GO REST YE, WEARY CONGRESSMEN – Greg Trafidlo & Don Caron

posted in: Christmas Songs, Political Parody | 0

Parody of God Rest Ye Merry, Gentlemen with lyrics by Greg Trafidlo and performance by Don Caron presented in the style of Post Modern Jukebox
Executive Producers Don Caron and Jerry Pender

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Greg Trafidlo

Go rest ye weary congressmen
from all the give and take
‘Cause Washington’s a battlefield,
but please make no mistake
Just knowing that you’re out of town,
will give us all a break

We could all use some comfort and joy,
comfort and joy
We could all use some comfort and joy

After your dinner just relax,
remembering the good times
Exploratory junkets paid for
on the people’s dime
Those ski resorts and skybox sports
must really be sublime

We could all use some comfort and joy,
comfort and joy
We could all use some comfort and joy

The Congress’s approval rate
is lower than a worm
What makes you think that you deserve
another two-year term?
Why don’t you call a lobbyist,
they’d love you at the firm.

We could all use some comfort and joy

We hope you have a pleasant time
on this year’s holiday
‘Cause everybody needs to chill
on a wintertime ‘vay-kay’
But do us all a favor, though.
Just stay the hell away

So we can get some comfort and joy,
comfort and joy
So we can all get some comfort and joy

With Boebert, Gates and Taylor Greene,
the crazy list goes on
Our only consolation now
is George Santos is gone
But he’ll be back next year
or someone else will come along

We could all use some comfort and joy,
comfort and joy
We could all use some comfort and joy

God Rest Ye Merry, Gentlemen

An early version of this carol is found in an anonymous manuscript, dating from the 1650s. It contains a slightly different version of the first line from that found in later texts, with the first line “Sit yow merry gentlemen” (also transcribed “Sit you merry gentlemen” and “Sit you merry gentlemen”).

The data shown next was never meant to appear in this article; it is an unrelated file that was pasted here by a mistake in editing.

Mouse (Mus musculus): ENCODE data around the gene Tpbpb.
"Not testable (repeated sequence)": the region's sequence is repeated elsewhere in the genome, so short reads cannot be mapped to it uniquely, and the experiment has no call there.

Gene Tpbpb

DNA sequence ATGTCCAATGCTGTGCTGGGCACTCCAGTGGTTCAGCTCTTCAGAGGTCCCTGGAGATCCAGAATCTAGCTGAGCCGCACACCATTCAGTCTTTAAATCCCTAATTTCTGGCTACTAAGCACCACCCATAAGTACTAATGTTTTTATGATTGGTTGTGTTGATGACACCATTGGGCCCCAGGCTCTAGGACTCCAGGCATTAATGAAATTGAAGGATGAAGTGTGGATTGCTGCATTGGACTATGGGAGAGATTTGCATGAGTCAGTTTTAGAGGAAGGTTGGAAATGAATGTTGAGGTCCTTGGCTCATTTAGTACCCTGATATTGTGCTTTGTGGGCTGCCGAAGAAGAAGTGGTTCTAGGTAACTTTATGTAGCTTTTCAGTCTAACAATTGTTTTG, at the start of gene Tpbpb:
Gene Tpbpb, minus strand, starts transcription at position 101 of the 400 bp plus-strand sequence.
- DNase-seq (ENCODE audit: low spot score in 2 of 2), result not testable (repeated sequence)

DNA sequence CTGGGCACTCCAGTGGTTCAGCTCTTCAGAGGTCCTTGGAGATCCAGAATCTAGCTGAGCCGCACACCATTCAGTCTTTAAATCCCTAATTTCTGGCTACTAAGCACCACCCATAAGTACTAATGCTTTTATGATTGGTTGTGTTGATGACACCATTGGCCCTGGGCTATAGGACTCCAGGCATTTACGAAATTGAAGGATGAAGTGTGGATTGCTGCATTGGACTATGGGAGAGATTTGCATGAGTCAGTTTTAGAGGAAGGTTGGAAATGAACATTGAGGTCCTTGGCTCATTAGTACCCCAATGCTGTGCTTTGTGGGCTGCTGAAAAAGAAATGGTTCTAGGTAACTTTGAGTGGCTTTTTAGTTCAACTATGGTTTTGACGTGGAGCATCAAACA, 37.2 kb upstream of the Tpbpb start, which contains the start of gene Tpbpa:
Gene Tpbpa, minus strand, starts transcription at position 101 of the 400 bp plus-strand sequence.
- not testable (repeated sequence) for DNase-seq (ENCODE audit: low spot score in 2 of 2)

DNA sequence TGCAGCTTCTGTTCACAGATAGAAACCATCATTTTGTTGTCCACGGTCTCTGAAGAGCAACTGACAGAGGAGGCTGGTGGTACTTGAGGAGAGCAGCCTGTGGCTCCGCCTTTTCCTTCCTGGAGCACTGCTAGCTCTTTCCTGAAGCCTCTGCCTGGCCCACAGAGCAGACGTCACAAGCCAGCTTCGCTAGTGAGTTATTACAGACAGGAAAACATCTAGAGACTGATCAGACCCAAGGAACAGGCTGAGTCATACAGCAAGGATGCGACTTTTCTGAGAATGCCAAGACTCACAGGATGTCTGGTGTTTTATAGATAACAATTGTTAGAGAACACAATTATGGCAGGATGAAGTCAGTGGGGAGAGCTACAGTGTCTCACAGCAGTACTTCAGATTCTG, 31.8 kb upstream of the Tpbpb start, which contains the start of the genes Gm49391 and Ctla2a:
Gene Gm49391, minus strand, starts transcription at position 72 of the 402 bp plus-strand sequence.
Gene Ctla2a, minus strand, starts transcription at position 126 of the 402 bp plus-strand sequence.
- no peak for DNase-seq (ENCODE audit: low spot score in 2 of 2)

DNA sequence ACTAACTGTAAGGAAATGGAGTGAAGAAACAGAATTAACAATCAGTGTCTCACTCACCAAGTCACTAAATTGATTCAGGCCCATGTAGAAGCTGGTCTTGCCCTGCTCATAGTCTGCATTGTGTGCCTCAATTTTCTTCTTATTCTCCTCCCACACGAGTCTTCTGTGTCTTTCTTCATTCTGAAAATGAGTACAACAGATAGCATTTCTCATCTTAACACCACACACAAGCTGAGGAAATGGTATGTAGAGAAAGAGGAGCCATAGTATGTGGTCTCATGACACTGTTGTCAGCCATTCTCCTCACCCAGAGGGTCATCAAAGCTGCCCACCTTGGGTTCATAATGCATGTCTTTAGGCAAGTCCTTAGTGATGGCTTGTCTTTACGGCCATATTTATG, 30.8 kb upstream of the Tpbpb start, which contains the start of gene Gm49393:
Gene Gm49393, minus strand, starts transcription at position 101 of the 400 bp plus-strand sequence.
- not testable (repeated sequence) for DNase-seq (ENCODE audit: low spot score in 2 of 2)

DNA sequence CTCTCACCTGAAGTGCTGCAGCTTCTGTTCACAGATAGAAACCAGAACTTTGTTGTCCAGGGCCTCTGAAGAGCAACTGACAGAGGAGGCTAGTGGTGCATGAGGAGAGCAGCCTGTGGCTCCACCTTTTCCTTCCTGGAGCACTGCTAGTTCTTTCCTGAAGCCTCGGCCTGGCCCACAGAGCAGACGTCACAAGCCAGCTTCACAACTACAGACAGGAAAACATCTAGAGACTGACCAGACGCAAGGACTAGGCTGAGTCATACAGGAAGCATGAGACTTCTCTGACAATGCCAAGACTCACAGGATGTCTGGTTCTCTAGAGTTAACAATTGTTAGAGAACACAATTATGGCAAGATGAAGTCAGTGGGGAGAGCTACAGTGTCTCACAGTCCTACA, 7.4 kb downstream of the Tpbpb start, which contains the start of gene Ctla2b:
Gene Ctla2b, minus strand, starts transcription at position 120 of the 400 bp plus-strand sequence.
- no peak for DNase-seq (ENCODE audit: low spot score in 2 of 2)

The earliest known printed edition of the carol is in a broadsheet dated to c. 1760. A precisely datable reference to the carol is found in the November 1764 edition of the Monthly Review. Some sources claim that the carol dates as far back as the 16th century. Others date it later, to the 18th or early 19th centuries.

Although there is a second tune known as ‘Cornish’, in print by 1833 and referred to as “the usual version” in the 1928 Oxford Book of Carols, this version is seldom heard today. The better-known traditional English melody is in the minor mode; the earliest printed edition of the melody appears to be in a rondo arrangement for fortepiano by Samuel Wesley, which was already reviewed in 1815. Soon after, it appeared in a parody published in 1820 by William Hone. It had been associated with the carol since at least the mid-18th century, when it was recorded by James Nares in a hand-written manuscript under the title “The old Christmas Carol”. Hone’s version of the tune differs from the present melody in the third line: the full current melody was published by Chappell in 1855.

An article in the March 1824 issue of The Gentleman’s Magazine complains that, in London, no Christmas carols are heard “excepting some croaking ballad-singer bawling out ‘God rest you, merry gentlemen’, or a like doggerel”. The carol is referred to in Charles Dickens’ 1843 novella A Christmas Carol. It is also quoted in George Eliot’s 1861 novel Silas Marner.

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